Original book title: I know Why the Cage bird Sings
Author: Maya Angelou
Publisher: The Folio Society, 254 pages
Year of publication: 1969
This book is important, in so many ways. It talks about the Afro-Americans difficult and hard life in the USA, it also gives us a young woman’s view of the injustices of her surroundings. It is a masterpiece and I can only admire Maya Angelou’s honesty and courage. It cannot have been easy to write this book, it is brutally honest. There is no doubt that Angelou is a fantastic writer. The language is beautiful and her poetic side shines through in every sentence.
Despite that, I found it hard to get drawn into this book. I thought that the individual stories were both interesting and captivating. We don’t just get to know Angelou, but also her brother, grandmother, and uncle. With meticulous detail, she writes about shame, her family’s thoughts and feelings, but the stories feel abrupt. They don’t melt into each other. Despite that Angelou gives beautiful and heartbreaking details about what she has been through it still becomes difficult to get a full grip of the whole story, in my opinion. The scenes in her life felt more as fragments than an overall view. The reason for this may be as I wrote earlier, the stories end so quickly or I have missed what is written between the lines.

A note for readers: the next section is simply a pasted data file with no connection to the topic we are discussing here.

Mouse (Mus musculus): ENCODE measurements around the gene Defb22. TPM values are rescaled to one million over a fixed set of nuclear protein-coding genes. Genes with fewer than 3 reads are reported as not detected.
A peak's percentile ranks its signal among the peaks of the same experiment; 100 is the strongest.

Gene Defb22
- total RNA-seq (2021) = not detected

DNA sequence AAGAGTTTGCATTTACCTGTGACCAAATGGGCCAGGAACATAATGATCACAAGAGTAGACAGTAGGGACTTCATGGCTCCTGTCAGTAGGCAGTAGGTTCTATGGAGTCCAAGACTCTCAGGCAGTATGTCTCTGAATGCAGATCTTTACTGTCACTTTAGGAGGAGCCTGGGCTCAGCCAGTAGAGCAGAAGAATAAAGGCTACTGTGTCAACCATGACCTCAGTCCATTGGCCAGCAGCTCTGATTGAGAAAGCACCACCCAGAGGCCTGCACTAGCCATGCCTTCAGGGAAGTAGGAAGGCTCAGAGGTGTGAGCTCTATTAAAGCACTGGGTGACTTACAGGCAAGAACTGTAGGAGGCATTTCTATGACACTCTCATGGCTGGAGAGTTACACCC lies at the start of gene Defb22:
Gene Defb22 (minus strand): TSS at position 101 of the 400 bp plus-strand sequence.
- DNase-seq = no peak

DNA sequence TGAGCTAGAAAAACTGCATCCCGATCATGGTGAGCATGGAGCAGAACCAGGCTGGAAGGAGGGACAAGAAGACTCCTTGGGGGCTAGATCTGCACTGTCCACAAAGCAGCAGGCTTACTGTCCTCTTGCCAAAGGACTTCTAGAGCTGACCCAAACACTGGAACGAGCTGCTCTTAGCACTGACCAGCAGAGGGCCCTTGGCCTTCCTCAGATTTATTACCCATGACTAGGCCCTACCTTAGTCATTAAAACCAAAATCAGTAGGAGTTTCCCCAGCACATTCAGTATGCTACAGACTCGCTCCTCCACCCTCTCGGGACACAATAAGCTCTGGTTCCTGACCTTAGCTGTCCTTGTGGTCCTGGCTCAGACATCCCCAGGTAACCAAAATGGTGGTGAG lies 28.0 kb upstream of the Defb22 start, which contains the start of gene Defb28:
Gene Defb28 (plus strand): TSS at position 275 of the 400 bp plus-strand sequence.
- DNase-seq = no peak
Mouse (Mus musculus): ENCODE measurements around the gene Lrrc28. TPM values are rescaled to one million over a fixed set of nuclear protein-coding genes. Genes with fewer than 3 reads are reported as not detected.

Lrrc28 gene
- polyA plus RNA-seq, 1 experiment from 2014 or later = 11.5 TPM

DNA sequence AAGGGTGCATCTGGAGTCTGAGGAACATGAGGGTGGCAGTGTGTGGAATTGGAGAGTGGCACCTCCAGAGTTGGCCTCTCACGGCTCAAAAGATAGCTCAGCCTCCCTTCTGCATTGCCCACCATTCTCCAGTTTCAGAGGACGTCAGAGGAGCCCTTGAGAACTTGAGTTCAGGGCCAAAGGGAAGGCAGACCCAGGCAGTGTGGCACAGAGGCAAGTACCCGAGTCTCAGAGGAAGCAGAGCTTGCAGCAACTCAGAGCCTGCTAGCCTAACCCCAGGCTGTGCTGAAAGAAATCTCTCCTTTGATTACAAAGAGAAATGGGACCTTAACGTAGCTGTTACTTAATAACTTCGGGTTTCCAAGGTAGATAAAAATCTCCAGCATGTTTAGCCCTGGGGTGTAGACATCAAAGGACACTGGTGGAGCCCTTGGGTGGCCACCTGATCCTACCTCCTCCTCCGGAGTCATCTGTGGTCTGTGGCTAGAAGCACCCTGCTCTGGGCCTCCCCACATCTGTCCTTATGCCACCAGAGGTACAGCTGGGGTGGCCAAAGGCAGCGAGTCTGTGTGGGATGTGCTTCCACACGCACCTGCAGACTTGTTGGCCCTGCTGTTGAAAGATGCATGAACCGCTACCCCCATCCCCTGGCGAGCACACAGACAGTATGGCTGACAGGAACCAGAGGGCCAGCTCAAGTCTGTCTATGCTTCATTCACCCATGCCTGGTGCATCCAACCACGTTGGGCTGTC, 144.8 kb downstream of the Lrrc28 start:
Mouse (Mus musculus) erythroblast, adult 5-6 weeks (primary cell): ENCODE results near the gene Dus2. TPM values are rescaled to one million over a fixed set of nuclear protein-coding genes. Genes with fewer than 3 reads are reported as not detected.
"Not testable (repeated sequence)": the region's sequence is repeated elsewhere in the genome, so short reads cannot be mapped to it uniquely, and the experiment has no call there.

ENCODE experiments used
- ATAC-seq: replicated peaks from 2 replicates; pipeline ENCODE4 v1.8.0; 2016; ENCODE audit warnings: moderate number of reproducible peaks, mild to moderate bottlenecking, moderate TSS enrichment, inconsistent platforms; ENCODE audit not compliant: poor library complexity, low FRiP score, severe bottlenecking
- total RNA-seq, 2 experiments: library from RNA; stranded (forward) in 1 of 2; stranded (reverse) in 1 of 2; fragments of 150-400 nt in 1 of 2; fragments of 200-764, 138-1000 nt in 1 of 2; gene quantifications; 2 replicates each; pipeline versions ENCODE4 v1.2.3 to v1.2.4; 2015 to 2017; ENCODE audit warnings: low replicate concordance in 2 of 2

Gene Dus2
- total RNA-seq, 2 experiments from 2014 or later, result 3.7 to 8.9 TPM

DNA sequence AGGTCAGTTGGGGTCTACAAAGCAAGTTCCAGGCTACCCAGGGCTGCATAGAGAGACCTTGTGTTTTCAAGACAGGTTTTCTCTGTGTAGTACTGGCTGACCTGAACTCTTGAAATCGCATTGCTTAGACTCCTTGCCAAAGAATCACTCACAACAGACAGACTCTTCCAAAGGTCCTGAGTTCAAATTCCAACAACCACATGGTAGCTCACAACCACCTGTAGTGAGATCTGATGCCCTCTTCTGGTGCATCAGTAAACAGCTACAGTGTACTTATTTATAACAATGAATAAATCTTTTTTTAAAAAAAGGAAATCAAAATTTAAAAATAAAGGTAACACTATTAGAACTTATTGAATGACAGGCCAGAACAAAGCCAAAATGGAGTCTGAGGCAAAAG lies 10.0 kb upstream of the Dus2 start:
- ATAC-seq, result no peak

The best thing about this book was clearly the language and how incredibly good Angelou was to describe what she had been through. Her life was full of terrible and difficult situations and she writes about her thoughts and feelings with brutal honesty. Unfortunately, it is precisely the language and honesty that also makes me feel a lack of feeling. Angelou writes about her thoughts and feelings in such an honest and objective way that it lacks sensibility.
Maybe I didn’t like the structure of the book but, I loved the language and I am grateful for having read it.